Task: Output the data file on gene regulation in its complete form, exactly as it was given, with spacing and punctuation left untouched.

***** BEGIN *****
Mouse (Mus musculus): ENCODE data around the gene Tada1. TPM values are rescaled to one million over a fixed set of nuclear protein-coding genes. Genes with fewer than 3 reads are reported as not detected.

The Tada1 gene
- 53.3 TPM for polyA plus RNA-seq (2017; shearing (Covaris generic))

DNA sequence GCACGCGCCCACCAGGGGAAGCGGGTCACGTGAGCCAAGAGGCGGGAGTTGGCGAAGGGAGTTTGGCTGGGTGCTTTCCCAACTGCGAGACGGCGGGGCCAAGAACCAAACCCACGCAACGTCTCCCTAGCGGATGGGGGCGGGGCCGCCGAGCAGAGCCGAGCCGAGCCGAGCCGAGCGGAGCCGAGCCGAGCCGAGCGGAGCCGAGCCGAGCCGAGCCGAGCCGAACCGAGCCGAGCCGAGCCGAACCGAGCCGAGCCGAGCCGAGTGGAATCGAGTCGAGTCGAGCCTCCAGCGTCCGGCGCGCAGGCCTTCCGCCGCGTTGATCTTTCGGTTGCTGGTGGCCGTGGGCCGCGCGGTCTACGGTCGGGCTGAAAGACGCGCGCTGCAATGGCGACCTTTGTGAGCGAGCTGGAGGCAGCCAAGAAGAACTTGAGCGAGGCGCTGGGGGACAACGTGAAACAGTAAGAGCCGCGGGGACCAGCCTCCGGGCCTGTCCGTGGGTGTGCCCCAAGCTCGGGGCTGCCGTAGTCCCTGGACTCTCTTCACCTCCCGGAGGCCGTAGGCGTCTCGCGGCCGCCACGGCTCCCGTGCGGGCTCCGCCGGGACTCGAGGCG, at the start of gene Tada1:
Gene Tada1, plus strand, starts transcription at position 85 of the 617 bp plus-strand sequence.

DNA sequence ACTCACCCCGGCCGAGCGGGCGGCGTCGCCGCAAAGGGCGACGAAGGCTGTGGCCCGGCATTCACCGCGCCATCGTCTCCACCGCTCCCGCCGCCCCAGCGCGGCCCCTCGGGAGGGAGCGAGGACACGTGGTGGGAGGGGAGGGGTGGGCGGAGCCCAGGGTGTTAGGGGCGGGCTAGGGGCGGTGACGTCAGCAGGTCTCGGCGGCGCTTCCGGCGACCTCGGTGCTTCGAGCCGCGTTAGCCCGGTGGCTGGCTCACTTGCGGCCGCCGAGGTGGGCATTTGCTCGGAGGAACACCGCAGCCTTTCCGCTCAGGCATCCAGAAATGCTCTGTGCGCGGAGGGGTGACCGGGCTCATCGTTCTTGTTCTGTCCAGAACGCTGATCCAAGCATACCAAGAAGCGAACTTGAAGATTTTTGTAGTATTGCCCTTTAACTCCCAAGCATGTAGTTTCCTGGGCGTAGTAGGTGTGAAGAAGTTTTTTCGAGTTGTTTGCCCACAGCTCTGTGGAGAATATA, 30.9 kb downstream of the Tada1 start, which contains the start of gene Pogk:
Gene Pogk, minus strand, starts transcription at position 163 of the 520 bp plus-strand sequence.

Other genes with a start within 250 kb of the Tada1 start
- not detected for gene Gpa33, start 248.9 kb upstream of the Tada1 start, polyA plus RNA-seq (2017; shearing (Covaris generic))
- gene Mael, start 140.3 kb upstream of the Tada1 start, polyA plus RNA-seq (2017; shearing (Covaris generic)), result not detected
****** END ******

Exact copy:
Mouse (Mus musculus): ENCODE data around the gene Tada1. TPM values are rescaled to one million over a fixed set of nuclear protein-coding genes. Genes with fewer than 3 reads are reported as not detected.

The Tada1 gene
- 53.3 TPM for polyA plus RNA-seq (2017; shearing (Covaris generic))

DNA sequence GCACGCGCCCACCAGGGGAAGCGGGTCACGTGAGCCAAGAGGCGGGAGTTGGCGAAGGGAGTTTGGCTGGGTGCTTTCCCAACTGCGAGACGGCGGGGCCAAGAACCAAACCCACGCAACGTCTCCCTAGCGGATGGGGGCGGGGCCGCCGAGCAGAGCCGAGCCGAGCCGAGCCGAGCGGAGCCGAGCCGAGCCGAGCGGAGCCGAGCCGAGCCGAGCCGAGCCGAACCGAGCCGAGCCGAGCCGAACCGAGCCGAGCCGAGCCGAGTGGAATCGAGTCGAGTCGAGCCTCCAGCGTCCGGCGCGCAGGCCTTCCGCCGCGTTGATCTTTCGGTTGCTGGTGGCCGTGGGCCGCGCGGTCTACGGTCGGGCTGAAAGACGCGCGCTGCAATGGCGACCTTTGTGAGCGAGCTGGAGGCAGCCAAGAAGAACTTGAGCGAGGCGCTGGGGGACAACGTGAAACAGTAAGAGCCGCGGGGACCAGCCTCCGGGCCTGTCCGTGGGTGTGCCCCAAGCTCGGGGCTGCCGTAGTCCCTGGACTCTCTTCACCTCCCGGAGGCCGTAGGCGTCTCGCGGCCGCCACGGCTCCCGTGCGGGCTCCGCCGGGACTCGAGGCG, at the start of gene Tada1:
Gene Tada1, plus strand, starts transcription at position 85 of the 617 bp plus-strand sequence.

DNA sequence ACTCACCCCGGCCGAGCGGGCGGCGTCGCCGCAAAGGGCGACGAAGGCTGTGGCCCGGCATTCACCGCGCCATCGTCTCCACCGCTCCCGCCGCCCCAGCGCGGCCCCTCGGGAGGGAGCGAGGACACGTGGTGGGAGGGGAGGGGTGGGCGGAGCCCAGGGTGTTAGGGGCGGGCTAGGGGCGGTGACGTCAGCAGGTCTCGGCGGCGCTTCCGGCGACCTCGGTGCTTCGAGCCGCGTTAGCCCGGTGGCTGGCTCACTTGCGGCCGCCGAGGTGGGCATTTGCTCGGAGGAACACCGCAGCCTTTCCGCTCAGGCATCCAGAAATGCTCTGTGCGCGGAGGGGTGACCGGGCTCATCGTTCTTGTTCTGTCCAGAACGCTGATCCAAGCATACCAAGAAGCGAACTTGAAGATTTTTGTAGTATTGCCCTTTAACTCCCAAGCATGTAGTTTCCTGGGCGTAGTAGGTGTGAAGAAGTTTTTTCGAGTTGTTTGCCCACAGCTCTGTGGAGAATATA, 30.9 kb downstream of the Tada1 start, which contains the start of gene Pogk:
Gene Pogk, minus strand, starts transcription at position 163 of the 520 bp plus-strand sequence.

Other genes with a start within 250 kb of the Tada1 start
- not detected for gene Gpa33, start 248.9 kb upstream of the Tada1 start, polyA plus RNA-seq (2017; shearing (Covaris generic))
- gene Mael, start 140.3 kb upstream of the Tada1 start, polyA plus RNA-seq (2017; shearing (Covaris generic)), result not detected